One technique featured in this episode is to begin a shot with something in the foreground, on the edges of the frame, and then quickly remove it, which helps establish 3D coordinates. Allison may appear on the left, out of focus, then disappear as the camera pans with Don's move toward the bar; Don's hand may grab his drink off his desk without the camera (which remains focused on Roger and Allison in the background) even seeming to notice. But your eyes register the information, and you immediately get your bearings. (Why, he asks rhetorically, is this so hard for post-"Top Gun" filmmakers to grasp when they want to create tension during a chase sequence?)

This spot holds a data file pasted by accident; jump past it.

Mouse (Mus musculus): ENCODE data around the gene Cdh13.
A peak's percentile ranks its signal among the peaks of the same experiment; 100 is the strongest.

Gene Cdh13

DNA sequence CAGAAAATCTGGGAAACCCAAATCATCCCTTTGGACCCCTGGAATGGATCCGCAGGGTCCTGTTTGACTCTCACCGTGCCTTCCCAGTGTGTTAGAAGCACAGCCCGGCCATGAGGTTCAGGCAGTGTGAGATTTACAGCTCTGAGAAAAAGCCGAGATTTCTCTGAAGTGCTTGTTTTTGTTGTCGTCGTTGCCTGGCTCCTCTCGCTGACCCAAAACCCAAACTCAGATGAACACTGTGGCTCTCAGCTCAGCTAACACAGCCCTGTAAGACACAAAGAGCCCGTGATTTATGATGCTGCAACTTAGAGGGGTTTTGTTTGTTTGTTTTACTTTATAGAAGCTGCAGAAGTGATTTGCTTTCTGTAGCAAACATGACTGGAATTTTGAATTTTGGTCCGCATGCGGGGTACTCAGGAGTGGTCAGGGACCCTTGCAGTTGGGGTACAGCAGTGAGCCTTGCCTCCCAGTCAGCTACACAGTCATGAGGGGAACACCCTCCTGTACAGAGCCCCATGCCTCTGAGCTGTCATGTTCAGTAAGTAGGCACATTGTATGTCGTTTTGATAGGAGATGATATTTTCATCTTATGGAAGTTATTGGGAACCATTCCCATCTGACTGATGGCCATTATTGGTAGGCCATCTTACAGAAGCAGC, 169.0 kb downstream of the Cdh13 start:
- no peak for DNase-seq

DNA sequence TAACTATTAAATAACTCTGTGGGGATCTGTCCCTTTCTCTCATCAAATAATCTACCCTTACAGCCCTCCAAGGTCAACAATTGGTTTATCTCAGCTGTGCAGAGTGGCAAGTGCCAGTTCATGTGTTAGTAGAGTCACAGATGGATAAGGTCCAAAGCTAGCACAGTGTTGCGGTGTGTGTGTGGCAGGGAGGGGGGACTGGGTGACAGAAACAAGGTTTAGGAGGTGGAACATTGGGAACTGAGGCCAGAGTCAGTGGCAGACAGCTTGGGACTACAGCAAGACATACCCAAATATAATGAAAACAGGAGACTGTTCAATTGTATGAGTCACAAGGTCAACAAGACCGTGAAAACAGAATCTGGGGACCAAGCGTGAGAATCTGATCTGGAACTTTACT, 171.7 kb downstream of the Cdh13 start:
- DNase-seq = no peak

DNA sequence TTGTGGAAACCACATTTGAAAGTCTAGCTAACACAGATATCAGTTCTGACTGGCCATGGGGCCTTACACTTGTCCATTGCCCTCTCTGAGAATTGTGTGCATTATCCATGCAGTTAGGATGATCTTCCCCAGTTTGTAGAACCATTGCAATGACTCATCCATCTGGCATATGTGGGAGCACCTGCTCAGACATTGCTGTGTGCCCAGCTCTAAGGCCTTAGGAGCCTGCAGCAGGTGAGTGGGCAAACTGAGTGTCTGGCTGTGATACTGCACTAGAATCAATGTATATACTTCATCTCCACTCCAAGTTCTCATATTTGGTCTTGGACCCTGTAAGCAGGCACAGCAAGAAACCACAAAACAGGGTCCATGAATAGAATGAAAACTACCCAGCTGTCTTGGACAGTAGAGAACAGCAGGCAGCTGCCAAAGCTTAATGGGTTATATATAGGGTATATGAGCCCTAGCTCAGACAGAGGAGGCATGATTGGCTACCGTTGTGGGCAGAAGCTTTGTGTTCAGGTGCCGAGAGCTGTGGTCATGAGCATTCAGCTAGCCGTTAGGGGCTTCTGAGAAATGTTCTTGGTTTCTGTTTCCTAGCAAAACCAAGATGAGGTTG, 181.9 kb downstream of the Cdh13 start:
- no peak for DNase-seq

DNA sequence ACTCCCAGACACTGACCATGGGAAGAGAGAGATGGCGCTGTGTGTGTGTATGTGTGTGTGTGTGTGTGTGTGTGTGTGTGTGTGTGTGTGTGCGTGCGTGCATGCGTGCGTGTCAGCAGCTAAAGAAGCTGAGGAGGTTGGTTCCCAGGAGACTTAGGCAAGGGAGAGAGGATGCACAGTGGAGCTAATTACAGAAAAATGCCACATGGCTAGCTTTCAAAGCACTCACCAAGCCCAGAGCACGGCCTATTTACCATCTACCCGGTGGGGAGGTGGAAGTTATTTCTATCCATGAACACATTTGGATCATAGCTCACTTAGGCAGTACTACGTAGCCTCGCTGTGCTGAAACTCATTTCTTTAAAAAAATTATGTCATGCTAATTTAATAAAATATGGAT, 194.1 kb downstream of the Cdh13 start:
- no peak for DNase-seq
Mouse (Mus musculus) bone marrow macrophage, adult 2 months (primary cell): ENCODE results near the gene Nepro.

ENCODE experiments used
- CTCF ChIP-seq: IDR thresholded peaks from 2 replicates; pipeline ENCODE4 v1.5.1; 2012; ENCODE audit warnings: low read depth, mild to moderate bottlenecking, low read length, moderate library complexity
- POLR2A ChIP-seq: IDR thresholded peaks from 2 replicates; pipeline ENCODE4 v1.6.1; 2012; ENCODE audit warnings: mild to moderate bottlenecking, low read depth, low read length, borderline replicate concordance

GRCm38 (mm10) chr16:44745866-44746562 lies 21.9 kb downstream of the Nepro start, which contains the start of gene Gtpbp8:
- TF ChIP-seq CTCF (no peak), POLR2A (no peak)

At one point, this office "action sequence" (its tempo largely driven by the unseen, unheard fourth party on the phone) accommodates two more participants, when Peggy (Elisabeth Moss) and Faye (Cara Buono) enter through Don's open doorway (notice just a sliver of Allison's shoulder holding down the left edge of the frame), like two more vehicles pulling into an already crowded intersection. Six people (one off-screen), multiple conversations, one room. Don greets them with an ironic put-down ("Either of you ladies bring any ice with you?") that's indirectly aimed at Allison, too (she hasn't kept up with his thirst when re-stocking the bar that's positioned in the center of the full-room shots). Is that a reflection of the artwork in Roger's office behind Peggy?